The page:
Gamespy has a huge preview up.
In my opinion, many of the ideas in place in Guild Wars make the concept of "level grinding" feel obsolete; since you can max out your character, level-wise, relatively quickly, the focus is on actually playing the game, instead of going through repeated processes that may or may not make it enjoyable in the long run.
And an excerpt from an older preview:
In short, the game isn't about how buffed your character is or how much armor and lewt you've collected. It's a game about fast tactics and teamplay, either against computer-controlled monsters or other players. As a result, intense games of guild-vs.-guild combat feel a little more like games of Quake clan arena, old-school TeamFortress, or Counter-Strike: matches move quickly and the teams with a plan quickly overcome uncoordinated mobs of players.
We saw this in action by testing one of the new guild-vs.-guild maps the team had just created using the new beach and jungle environment. High above a turbulent shore where waves exploded against rocky cliffs, two stone fortresses faced one another with a narrow strip of land and a couple of bridges between them. The object was to kill the other team's Lord, who lurked in the back of the fortress. A few NPCs added a little flavor to the mix. In the center of the map sat a forge and a grove: if you brought your team's armorer to the forge, he'd boost your team's armor for as long as he remained there. If you grabbed your team's druid and took her to the grove, she would boost your team's magical regeneration rate. The two teams also had a couple of NPC thieves who were used to open the enemy's gates if you could get them that close. The stage thus set, the red guild and the blue guild (naturally) fought to the death!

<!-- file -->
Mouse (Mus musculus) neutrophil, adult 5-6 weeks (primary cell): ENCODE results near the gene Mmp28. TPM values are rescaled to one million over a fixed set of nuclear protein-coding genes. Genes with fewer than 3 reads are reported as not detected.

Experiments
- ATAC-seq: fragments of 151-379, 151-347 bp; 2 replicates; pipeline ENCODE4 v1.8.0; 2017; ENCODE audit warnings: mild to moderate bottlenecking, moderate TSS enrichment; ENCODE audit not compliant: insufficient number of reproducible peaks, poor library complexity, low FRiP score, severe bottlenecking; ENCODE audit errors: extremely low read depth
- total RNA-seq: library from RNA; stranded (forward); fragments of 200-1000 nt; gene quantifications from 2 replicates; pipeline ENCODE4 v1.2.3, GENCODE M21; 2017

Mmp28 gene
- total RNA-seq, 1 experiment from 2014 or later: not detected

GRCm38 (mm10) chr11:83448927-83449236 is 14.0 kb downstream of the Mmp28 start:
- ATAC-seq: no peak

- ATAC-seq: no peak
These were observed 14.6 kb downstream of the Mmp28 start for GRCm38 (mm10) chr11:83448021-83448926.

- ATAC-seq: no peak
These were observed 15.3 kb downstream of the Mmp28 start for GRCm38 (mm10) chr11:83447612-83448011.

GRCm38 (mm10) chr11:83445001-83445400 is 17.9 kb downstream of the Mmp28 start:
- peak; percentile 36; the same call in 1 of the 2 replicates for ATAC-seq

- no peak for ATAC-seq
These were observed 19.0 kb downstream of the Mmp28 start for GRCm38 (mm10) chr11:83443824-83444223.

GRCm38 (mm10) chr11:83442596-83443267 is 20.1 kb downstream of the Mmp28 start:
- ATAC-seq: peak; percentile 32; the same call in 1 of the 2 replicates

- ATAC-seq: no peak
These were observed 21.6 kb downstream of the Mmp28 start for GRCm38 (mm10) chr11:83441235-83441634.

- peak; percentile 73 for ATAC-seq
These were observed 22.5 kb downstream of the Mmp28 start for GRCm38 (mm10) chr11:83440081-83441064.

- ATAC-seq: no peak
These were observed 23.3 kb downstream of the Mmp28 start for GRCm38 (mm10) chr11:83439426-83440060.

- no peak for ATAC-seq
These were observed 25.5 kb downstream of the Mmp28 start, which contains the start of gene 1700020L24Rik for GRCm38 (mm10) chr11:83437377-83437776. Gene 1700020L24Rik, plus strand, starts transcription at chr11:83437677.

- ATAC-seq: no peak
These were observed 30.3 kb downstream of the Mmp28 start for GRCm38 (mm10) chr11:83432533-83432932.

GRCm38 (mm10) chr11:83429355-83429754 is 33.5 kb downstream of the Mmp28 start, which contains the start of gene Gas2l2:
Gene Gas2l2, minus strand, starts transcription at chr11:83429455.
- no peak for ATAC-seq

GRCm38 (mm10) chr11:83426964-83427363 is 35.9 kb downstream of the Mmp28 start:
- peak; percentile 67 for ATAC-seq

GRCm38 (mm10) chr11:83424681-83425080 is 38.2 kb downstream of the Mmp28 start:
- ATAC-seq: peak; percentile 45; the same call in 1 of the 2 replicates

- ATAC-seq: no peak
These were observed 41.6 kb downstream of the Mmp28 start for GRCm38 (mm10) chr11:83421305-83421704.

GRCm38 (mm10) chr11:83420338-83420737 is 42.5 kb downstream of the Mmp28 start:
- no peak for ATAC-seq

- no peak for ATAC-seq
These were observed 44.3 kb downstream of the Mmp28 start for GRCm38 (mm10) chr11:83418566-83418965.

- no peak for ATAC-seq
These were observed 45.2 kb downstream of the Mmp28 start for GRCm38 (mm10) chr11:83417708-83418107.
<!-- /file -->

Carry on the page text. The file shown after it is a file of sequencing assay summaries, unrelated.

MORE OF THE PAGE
Team tactics ruled the day. Establishing control of the center of the map so you could enjoy armor and magic bonuses was the first order of business. Teams that held back until they could attack en masse were also way more successful than those who charged forward in ones and twos. A couple of strong fighters, backed by a healer and a necromancer or two and boosted with beneficial spells, were absolutely devastating when working together.
Team tactics were also augmented by individual decisions. My test character was a necromancer/warrior, but given the composition of my team, prior to the fight I chose to go into battle with mostly warrior skills and stats and only a few necromancer spells. Depending on the battlefield situation I could adjust my tactics accordingly -- if we were on the defensive while waiting for reinforcements I used my longbow to attack while casting slowing spells on the attackers, sometimes from within the safety of our own walls. When we went on the offensive I switched to melee weapons where I could use a couple devastating fighter skills to finish off opponents. Because warrior was only my subclass and I was as good as dogmeat if outnumbered, I would often linger just behind the main attack wave then split off to single out an enemy healer to remove her from play.
Decisions like this were made in the heat of battle, during intense combat that ebbed and flowed across the map. Guild Wars is more of an action or strategy game than your typical slow-moving online RPG. It's going to attract a whole new audience. And it's a breath of fresh air -- a new type of game in an industry that's glutted by sequels.
You can download the installer (90kb) here.
In other news, as a Cardinals fan, the </season> couldn't have been more disappointing.